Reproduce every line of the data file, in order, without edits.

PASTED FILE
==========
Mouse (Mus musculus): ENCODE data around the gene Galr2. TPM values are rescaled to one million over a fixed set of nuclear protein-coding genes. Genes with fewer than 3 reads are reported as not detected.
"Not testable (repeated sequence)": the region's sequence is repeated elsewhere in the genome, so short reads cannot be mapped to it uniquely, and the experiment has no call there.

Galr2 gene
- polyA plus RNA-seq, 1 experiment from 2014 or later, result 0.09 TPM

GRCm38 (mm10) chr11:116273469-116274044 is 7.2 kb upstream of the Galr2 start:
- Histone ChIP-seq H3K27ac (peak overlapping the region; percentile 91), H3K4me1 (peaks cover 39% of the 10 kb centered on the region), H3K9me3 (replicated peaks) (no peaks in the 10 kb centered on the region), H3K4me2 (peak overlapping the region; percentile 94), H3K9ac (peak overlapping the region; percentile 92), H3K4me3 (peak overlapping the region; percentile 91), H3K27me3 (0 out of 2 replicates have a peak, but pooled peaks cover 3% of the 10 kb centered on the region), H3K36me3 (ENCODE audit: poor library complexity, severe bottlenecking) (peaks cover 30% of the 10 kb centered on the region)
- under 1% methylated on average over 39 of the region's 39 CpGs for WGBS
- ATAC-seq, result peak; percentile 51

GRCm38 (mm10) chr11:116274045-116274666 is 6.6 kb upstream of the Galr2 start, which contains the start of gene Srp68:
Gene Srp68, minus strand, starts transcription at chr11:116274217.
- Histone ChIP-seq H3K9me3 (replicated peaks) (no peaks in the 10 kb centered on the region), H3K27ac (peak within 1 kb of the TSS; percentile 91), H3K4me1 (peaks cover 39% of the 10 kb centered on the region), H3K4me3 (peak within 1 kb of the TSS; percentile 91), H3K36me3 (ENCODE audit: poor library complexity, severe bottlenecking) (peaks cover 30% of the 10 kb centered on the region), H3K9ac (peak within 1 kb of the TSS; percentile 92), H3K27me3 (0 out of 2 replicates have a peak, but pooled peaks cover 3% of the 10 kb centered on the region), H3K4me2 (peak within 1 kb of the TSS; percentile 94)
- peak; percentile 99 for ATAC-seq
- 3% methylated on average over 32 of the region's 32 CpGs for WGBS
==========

Mouse (Mus musculus): ENCODE data around the gene Galr2. TPM values are rescaled to one million over a fixed set of nuclear protein-coding genes. Genes with fewer than 3 reads are reported as not detected.
"Not testable (repeated sequence)": the region's sequence is repeated elsewhere in the genome, so short reads cannot be mapped to it uniquely, and the experiment has no call there.

Galr2 gene
- polyA plus RNA-seq, 1 experiment from 2014 or later, result 0.09 TPM

GRCm38 (mm10) chr11:116273469-116274044 is 7.2 kb upstream of the Galr2 start:
- Histone ChIP-seq H3K27ac (peak overlapping the region; percentile 91), H3K4me1 (peaks cover 39% of the 10 kb centered on the region), H3K9me3 (replicated peaks) (no peaks in the 10 kb centered on the region), H3K4me2 (peak overlapping the region; percentile 94), H3K9ac (peak overlapping the region; percentile 92), H3K4me3 (peak overlapping the region; percentile 91), H3K27me3 (0 out of 2 replicates have a peak, but pooled peaks cover 3% of the 10 kb centered on the region), H3K36me3 (ENCODE audit: poor library complexity, severe bottlenecking) (peaks cover 30% of the 10 kb centered on the region)
- under 1% methylated on average over 39 of the region's 39 CpGs for WGBS
- ATAC-seq, result peak; percentile 51

GRCm38 (mm10) chr11:116274045-116274666 is 6.6 kb upstream of the Galr2 start, which contains the start of gene Srp68:
Gene Srp68, minus strand, starts transcription at chr11:116274217.
- Histone ChIP-seq H3K9me3 (replicated peaks) (no peaks in the 10 kb centered on the region), H3K27ac (peak within 1 kb of the TSS; percentile 91), H3K4me1 (peaks cover 39% of the 10 kb centered on the region), H3K4me3 (peak within 1 kb of the TSS; percentile 91), H3K36me3 (ENCODE audit: poor library complexity, severe bottlenecking) (peaks cover 30% of the 10 kb centered on the region), H3K9ac (peak within 1 kb of the TSS; percentile 92), H3K27me3 (0 out of 2 replicates have a peak, but pooled peaks cover 3% of the 10 kb centered on the region), H3K4me2 (peak within 1 kb of the TSS; percentile 94)
- peak; percentile 99 for ATAC-seq
- 3% methylated on average over 32 of the region's 32 CpGs for WGBS